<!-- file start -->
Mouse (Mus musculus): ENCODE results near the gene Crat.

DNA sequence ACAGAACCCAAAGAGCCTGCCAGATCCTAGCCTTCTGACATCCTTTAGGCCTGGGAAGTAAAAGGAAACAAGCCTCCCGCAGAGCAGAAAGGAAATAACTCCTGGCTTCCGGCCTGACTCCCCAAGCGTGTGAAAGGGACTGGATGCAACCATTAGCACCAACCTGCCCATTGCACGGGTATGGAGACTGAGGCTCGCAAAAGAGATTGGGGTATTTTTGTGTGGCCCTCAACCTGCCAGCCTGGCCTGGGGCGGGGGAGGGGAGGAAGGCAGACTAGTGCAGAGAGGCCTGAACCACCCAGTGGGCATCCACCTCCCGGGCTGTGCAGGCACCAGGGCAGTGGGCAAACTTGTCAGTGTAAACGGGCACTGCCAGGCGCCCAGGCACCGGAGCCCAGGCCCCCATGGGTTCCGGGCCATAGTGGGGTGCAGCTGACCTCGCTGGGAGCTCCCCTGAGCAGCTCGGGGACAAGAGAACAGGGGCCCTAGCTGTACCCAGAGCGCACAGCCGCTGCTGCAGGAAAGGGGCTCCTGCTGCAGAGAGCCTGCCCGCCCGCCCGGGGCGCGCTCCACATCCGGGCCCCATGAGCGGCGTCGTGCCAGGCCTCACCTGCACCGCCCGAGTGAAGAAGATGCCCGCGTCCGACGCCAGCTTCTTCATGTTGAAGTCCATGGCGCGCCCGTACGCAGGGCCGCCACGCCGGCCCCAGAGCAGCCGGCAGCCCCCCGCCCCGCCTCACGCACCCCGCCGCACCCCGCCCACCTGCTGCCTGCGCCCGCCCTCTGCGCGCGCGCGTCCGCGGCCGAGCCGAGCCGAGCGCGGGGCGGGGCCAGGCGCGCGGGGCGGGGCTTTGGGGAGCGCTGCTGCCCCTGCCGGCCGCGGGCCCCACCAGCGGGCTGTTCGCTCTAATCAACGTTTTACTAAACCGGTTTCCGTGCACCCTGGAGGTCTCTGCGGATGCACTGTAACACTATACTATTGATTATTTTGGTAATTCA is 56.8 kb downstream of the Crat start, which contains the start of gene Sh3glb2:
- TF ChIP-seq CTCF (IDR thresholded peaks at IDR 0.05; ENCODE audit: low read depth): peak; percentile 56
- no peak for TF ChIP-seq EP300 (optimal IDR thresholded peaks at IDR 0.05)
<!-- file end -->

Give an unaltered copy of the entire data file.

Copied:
Mouse (Mus musculus): ENCODE results near the gene Crat.

DNA sequence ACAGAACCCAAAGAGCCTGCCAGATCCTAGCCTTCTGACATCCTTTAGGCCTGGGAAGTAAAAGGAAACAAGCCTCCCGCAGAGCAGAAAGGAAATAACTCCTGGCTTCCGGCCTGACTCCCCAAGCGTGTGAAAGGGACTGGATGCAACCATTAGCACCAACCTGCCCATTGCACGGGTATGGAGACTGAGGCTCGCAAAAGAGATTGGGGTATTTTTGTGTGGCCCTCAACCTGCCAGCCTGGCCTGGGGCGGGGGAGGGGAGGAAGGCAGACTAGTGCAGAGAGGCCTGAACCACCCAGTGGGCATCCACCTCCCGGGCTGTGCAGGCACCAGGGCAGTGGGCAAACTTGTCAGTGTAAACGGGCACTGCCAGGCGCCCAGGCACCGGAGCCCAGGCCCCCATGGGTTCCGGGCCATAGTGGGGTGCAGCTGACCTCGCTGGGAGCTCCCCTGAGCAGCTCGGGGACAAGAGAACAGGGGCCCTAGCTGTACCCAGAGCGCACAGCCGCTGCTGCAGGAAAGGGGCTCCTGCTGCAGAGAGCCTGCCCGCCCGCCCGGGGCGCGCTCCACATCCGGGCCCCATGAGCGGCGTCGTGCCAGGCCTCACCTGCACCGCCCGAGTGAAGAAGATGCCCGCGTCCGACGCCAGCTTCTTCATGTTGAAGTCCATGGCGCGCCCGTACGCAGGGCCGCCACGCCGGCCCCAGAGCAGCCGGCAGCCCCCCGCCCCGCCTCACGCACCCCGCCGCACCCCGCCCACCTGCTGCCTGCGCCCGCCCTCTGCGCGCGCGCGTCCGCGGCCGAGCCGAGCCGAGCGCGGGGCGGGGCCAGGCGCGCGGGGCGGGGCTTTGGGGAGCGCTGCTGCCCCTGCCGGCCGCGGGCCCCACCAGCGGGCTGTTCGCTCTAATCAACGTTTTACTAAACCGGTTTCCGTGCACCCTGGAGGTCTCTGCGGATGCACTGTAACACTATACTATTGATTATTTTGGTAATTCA is 56.8 kb downstream of the Crat start, which contains the start of gene Sh3glb2:
- TF ChIP-seq CTCF (IDR thresholded peaks at IDR 0.05; ENCODE audit: low read depth): peak; percentile 56
- no peak for TF ChIP-seq EP300 (optimal IDR thresholded peaks at IDR 0.05)